Skip to main content
Part of complete coverage on

Mersey Paradise: Why this is 'The People's Open'

By Chris Murphy, CNN
updated 10:52 AM EDT, Tue July 22, 2014
The British Open at Royal Liverpool in Hoylake in north west England is no ordinary golf event... The British Open at Royal Liverpool in Hoylake in north west England is no ordinary golf event...
British Open - Liverpool puts on a show
British Open - Liverpool puts on a show
British Open - Liverpool puts on a show
British Open - Liverpool puts on a show
British Open - Liverpool puts on a show
British Open - Liverpool puts on a show
British Open - Liverpool puts on a show
British Open - Liverpool puts on a show
British Open - Liverpool puts on a show
British Open - Liverpool puts on a show
British Open - Liverpool puts on a show
British Open - Liverpool puts on a show
British Open - Liverpool puts on a show
British Open - Liverpool puts on a show
British Open - Liverpool puts on a show
British Open - Liverpool puts on a show
  • The last time The Open Championship came to Hoylake it was dubbed 'The People's Open"
  • A relaxed vibe at the course differentiates it from other venues
  • Open organizers the R&A estimate attendances for 2014 will reach 200,000

Follow us at @WorldSportCNN and like us on Facebook

(CNN) -- Few places on earth do pride better than Merseyside; pride in the region, pride in its people, and pride in its sport.

So when The British Open comes to town it feels like everyone is here to celebrate.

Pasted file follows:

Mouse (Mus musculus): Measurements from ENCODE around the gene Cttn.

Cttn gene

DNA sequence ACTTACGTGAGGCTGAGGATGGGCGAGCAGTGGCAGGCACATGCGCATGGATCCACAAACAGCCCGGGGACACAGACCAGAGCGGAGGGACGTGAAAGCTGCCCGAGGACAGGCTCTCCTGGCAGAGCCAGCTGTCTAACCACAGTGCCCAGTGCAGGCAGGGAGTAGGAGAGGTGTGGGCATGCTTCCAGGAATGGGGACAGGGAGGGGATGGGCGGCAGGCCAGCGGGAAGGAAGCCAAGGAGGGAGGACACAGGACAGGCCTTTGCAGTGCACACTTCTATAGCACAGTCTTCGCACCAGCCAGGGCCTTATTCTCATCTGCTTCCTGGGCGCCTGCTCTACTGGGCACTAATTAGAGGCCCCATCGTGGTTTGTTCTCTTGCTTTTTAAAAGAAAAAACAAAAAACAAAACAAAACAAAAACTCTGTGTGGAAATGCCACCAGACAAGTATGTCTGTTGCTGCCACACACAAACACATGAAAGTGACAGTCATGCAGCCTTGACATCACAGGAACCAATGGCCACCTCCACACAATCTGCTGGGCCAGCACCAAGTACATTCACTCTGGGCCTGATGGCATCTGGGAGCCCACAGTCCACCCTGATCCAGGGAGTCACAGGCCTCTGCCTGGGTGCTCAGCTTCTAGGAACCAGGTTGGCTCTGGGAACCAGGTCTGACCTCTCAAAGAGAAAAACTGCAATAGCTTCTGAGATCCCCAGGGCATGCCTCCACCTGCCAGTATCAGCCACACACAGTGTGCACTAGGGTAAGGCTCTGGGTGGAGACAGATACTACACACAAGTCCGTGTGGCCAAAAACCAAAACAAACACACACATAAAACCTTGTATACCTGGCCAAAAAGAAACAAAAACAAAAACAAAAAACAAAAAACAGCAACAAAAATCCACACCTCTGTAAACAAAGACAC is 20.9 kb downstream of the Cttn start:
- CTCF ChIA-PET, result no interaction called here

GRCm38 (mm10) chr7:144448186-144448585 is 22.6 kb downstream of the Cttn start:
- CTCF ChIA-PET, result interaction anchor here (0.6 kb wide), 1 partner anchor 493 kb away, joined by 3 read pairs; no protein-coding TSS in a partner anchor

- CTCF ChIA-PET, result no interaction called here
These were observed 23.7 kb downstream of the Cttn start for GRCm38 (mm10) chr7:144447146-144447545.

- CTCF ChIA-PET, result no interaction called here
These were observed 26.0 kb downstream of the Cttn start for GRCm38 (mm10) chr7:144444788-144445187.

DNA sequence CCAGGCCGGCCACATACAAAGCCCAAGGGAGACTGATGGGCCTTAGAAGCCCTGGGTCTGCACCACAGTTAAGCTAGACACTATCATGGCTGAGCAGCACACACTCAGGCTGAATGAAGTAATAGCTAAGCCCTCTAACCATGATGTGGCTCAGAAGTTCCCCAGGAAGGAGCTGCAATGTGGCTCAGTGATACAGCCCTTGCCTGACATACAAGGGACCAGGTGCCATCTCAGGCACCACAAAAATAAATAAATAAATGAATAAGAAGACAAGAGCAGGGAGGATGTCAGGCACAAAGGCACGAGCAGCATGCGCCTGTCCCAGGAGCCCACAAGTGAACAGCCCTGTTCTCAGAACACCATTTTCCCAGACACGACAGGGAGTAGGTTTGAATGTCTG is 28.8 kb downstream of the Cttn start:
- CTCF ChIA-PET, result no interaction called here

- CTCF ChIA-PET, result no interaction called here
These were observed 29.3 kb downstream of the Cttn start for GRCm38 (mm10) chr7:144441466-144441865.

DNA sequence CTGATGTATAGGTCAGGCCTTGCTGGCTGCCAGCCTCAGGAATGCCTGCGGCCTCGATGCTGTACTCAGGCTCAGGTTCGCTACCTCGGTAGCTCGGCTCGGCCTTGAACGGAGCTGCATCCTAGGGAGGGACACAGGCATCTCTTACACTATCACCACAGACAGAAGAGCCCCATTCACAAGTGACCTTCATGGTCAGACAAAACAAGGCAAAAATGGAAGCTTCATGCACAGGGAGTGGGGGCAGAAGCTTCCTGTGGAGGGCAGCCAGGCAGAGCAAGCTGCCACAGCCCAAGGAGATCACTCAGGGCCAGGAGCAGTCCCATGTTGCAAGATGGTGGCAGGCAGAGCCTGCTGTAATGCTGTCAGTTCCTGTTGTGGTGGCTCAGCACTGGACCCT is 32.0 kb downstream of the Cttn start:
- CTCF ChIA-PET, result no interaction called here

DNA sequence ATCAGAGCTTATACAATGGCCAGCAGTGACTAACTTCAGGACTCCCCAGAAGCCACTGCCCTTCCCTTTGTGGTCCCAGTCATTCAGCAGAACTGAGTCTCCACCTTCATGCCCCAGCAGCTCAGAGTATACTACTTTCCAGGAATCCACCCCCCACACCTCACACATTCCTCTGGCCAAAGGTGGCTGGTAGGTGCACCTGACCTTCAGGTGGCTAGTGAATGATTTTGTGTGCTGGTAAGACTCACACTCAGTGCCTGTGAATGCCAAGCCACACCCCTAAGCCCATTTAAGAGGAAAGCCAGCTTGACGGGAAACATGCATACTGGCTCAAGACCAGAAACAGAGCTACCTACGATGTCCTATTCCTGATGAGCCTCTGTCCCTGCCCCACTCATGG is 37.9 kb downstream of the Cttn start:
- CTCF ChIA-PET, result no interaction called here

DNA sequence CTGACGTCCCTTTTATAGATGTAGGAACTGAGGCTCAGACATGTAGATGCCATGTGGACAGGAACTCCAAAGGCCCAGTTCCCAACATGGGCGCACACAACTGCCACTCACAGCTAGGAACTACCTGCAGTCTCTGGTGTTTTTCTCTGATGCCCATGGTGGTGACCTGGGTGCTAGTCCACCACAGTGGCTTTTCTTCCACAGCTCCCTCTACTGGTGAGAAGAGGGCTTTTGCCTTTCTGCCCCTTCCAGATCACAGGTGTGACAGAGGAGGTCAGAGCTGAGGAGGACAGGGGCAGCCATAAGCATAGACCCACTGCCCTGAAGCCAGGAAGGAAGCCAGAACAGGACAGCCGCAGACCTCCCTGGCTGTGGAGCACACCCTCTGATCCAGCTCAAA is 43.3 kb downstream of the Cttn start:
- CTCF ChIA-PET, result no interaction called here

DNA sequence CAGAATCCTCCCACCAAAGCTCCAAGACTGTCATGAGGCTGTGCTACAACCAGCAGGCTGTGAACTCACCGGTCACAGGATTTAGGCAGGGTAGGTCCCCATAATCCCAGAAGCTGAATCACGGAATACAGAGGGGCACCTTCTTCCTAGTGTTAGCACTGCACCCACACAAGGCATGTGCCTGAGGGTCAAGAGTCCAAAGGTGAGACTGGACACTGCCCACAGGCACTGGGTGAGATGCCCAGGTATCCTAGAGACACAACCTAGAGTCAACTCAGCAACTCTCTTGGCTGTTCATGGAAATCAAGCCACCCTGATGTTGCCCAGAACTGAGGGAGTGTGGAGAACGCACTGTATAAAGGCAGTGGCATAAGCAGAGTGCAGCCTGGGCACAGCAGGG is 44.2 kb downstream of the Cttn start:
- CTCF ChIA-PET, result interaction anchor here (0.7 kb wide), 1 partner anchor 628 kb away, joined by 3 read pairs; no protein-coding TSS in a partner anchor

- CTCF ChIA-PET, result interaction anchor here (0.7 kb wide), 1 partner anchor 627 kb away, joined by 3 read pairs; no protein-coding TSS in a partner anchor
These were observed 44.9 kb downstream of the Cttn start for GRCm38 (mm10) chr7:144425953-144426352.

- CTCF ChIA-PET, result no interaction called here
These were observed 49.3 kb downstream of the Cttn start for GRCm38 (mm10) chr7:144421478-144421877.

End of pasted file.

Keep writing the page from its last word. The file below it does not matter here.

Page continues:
After record crowds made the pilgrimage to this corner of the Wirral Peninsula in 2006 to watch Hoylake's first major for 39 years, it was stamped as "The People's Open."

It's a tag that has stuck.

"You don't want to be lofty here because people will knock you off your perch," Royal Liverpool's 2006 captain Andy Cross told CNN of Merseyside.

"You must be who you are and not try to be someone else.

"If there is one thing we want the people who visit us to take away with them it is that they felt they were welcome."

Liverpool's most famous exports The Beatles once sang "money can't buy me love" and that certainly isn't an issue at Hoylake -- there's plenty going round for free.

Some golf courses can feel stuffy to the point of asphyxiation, but not this one.

Not only are spectators pitching up in droves, their enthusiasm is off the charts. Exchanges between marshals and spectators have the jovial air of two mates chatting down the pub.

True Tiger Woods complained about fans' use of mobile phones during his first round, but perhaps that could be attributed to thousands of people's enthusiasm to see the man who took the title eight years ago.

Even the stony-faced Royal Navy marshals tracking various groups round the course can manage a smile in between admonishing the odd spectator for trying to grab a snap of a star on their phone.

Such is the passion for sport in this region that 5,000 hardy souls turned up four days out from the start of The Open, just to watch a clutch of players practice.

Bumper galleries

When the Wirral welcomed back golf's oldest major championship for the first time since 1967 eight years ago, 230,000 attended across the four days -- an English record.

Just 142,036 were present at Muirfield in Scotland last year, an undoubtedly beautiful golf course but one that elicits a different pitch to Hoylake.

A golfing history of Royal Liverpool
McIlroy targets Open improvement
Will Donald Trump's Turnberry be a success?

Ahead of the Royal and Ancient's September vote on whether to admit female members for the first time, Muirfield is one of only three clubs on The Open rotation to remain male only.

That heralded a wave of negative press this time last year. Hoylake, however, isn't having to withstand anything like that.

You only need look at 2014's patrons to notice the difference.

Walking around the links you are just as likely to encounter the red of Liverpool or the blue of Everton -- the city's two English Premier League soccer teams -- as heavily branded golfing apparel.